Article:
AMCON’s lingering loans and impending sunset
All things, either good or bad, must come to an end in due season. The fate of the Asset Management Corporation of Nigeria (AMCON) is no exception. As AMCON continues to lament its inability to recover debts of over N4 trillion from recalcitrant wealthy debtors, reflecting another dimension of Nigeria’s dysfunctional institutions and state capture, there are concerns about the Corporation’s exit plan and who inherits the debts. The AMCON debt conundrum aptly highlights the huge burden the economy and the taxpayer bear, because the state cannot enforce its laws against the rich and influential. It is important the Federal Government unleashes all the powers of the state within the law and recover these bad debts to plug the gaping fiscal hole.
The Asset Management Corporation of Nigeria Act, 2010 “empowers AMCON to purchase toxic assets or non-performing loans from Nigerian banks, so that these banks could improve their balance sheet and liquidity, with a view to avoiding the risk of failure, which would have adverse effects on the Nigerian economy. Thus, AMCON was that timeous measure which saved the financial sector, the Nigerian economy, as well as citizens and their businesses from the full impact of the global financial crisis. Objectives of AMCON include, assisting eligible financial institutions to efficiently dispose appropriate bank assets in accordance with the provisions of the AMCON Act; efficiently manage and dispose eligible bank assets acquired by the Corporation in accordance with the provisions of this Act; obtain the best achievable financial returns on eligible bank assets and other assets acquired by it…”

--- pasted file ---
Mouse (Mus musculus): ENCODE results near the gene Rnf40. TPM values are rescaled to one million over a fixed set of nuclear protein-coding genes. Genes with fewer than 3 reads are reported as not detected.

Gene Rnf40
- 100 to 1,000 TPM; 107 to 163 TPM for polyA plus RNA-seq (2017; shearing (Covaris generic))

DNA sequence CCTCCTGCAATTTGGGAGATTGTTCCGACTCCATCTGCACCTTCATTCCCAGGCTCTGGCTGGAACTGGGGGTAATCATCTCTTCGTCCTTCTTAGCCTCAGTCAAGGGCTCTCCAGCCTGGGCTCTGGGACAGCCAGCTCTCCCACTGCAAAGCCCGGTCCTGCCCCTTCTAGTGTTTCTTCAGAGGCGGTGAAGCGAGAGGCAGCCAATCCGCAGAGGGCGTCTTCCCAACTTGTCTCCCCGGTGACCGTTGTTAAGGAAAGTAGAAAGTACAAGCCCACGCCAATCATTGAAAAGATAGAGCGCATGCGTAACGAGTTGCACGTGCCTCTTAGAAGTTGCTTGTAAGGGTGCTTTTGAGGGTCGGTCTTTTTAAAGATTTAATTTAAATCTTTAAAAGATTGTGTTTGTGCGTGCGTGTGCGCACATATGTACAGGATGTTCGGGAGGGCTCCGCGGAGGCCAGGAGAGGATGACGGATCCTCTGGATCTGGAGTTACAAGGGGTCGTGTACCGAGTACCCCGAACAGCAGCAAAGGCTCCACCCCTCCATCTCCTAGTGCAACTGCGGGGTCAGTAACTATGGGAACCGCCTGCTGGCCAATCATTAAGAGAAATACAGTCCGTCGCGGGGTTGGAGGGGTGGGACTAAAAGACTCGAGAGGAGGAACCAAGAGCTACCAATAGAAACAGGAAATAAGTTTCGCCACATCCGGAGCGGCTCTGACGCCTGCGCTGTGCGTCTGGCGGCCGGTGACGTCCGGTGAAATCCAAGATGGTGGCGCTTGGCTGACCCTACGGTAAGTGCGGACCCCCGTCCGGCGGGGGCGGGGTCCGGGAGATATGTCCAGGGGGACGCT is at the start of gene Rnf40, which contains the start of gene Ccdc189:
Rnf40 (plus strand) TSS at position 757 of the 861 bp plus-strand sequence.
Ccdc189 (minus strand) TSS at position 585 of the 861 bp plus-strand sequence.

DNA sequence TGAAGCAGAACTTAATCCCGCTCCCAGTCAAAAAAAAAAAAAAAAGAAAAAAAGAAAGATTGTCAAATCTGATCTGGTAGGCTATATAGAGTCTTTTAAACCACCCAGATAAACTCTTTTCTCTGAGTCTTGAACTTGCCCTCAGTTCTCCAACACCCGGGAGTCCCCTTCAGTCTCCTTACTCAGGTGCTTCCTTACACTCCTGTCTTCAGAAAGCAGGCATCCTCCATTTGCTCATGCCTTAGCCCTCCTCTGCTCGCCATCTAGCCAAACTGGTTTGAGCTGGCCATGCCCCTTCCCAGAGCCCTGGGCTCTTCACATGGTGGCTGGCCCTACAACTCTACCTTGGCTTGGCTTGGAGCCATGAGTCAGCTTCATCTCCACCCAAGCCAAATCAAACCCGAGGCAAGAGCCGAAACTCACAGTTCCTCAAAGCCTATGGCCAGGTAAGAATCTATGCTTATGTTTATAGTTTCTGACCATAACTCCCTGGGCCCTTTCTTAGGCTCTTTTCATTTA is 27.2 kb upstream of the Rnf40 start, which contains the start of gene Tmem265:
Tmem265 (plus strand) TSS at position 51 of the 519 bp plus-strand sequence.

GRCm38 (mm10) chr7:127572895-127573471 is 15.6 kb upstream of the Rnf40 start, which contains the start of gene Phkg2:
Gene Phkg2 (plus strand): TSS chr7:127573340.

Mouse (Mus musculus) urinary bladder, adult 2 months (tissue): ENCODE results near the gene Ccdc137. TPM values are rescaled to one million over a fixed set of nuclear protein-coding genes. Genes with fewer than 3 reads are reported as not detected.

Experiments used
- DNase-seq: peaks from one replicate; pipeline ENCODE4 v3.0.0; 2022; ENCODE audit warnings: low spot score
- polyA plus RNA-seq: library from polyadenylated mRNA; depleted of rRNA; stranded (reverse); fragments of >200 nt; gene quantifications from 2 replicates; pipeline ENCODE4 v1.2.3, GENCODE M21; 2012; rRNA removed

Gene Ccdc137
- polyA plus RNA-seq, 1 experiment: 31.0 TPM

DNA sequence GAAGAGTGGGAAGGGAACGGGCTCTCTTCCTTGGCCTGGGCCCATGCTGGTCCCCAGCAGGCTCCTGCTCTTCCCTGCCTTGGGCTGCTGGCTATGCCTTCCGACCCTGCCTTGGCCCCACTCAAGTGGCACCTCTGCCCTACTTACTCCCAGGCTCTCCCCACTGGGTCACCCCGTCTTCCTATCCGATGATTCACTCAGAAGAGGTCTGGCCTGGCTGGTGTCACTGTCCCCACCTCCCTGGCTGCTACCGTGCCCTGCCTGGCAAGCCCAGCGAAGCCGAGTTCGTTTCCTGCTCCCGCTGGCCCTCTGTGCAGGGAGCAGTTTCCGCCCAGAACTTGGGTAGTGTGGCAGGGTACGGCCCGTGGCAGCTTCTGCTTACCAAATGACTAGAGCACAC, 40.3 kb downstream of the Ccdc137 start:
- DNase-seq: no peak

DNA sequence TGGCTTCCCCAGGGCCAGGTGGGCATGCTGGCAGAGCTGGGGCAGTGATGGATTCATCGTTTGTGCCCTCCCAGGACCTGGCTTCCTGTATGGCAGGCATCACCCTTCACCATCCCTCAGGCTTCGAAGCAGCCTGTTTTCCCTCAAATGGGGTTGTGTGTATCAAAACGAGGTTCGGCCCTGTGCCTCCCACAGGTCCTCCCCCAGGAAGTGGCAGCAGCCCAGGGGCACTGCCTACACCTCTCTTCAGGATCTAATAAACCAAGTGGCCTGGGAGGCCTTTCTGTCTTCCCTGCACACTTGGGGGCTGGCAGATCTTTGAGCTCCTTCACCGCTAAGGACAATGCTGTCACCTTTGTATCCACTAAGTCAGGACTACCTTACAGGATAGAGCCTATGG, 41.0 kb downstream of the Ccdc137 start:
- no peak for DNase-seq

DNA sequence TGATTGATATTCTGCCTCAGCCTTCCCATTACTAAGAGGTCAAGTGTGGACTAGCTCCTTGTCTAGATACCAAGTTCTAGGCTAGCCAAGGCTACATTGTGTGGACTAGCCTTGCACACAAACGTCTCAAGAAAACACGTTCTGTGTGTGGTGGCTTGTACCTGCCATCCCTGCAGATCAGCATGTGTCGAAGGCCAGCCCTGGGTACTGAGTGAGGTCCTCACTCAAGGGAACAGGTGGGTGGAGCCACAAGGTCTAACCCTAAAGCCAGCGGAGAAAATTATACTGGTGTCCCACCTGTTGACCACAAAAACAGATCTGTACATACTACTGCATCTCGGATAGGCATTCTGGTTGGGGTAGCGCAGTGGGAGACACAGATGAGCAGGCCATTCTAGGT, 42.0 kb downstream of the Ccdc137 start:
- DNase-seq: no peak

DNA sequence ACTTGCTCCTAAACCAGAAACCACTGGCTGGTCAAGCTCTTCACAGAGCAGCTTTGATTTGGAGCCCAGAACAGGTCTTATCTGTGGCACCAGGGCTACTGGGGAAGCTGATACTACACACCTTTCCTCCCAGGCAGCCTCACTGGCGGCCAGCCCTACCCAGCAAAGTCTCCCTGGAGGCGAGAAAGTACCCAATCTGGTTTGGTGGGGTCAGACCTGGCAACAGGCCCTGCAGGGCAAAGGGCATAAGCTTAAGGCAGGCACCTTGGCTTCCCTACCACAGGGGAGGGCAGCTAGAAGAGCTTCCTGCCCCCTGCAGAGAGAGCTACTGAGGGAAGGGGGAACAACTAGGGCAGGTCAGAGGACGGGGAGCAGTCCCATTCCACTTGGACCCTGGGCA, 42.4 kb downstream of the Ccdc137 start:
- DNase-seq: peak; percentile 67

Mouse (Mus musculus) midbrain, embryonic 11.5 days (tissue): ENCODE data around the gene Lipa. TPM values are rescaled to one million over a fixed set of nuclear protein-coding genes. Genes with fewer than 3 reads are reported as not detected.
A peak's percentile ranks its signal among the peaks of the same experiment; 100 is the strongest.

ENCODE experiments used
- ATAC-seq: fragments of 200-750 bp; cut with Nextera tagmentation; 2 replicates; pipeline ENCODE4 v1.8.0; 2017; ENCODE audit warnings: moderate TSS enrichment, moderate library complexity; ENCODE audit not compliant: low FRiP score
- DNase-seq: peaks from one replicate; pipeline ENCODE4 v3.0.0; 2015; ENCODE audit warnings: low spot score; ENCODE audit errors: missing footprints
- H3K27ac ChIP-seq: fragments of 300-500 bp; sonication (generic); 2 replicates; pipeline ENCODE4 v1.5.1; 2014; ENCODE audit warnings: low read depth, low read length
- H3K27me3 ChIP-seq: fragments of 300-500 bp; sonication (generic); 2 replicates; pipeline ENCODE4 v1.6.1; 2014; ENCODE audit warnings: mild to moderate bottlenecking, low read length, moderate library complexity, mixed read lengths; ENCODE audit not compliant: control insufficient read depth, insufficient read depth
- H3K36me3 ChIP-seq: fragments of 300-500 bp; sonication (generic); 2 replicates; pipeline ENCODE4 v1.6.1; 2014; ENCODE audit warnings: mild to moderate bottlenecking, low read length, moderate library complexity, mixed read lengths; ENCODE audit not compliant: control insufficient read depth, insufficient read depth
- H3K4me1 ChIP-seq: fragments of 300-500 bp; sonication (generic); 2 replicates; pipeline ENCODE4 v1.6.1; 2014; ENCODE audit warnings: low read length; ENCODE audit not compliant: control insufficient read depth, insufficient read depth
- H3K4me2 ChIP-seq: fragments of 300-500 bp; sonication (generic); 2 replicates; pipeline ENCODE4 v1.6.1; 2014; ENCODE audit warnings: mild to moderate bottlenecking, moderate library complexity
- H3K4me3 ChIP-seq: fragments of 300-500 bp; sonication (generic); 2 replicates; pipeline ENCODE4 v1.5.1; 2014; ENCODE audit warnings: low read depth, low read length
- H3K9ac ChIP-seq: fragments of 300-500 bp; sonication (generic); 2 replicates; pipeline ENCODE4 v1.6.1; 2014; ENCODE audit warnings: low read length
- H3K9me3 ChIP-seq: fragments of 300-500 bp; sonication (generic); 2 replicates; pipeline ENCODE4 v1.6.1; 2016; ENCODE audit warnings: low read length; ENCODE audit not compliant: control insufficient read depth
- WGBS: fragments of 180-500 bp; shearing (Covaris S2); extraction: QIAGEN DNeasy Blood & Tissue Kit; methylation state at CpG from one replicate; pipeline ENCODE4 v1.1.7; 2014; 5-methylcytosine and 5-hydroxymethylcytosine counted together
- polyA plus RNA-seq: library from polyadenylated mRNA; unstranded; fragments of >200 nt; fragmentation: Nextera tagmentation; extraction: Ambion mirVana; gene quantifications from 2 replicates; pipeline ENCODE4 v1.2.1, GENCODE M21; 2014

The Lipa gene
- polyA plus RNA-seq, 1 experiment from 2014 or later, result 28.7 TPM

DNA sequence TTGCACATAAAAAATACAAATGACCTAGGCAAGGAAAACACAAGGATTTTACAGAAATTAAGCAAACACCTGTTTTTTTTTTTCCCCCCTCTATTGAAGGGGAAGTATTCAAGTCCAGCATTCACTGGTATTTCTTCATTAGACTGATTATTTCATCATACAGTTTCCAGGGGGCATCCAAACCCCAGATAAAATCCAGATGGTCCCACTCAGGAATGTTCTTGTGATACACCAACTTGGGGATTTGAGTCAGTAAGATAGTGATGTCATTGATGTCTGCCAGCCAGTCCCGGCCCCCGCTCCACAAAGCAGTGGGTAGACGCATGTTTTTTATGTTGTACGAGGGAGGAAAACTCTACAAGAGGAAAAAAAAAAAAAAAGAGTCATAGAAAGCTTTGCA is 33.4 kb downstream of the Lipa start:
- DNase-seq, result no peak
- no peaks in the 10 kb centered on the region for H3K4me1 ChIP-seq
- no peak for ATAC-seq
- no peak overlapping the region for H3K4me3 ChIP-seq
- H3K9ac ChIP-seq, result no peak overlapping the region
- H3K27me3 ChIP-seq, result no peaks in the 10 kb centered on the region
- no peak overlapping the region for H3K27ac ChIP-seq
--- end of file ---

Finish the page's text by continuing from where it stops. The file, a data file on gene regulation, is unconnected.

AMCON operates by acquiring the Non-Performing Loans (NPLs) and security assets from banks (usually at a discount), then steps into their shoes as creditors and proceeds to recover these NPLs from the debtors. The timeframe set for the existence of AMCON has since passed, yet the SPV has not been wound up. It has now become a permanent crisis resolution mechanism and a sinking fund for the banking industry. Although the company claims a recovery rate of roughly 70 per cent, it is an enormous shame that the unrecovered debts still stand at almost N4 trillion as it prepares to wind down 13 years later.
Not less than 20 debtors, according to records, are responsible for 67 per cent of the entire AMCON debt. In Nigeria, unlike in other countries, major debtors may live lavish lives and avoid paying their debts without facing repercussions. Managing Director and Chief Executive of AMCON, Ahmed Kuru, forewarned that if AMCON is unable to pay off its enormous debt, it would unavoidably fall on the Federal Government and ultimately the taxpayers. The consequence, he said, is that the general public will be held accountable for the carelessness of a small number of people, who continue to use legal loopholes to evade their moral and legal responsibility to pay back their debts. We don’t want to do it illegally, but we shouldn’t let a few people get away with our commonwealth.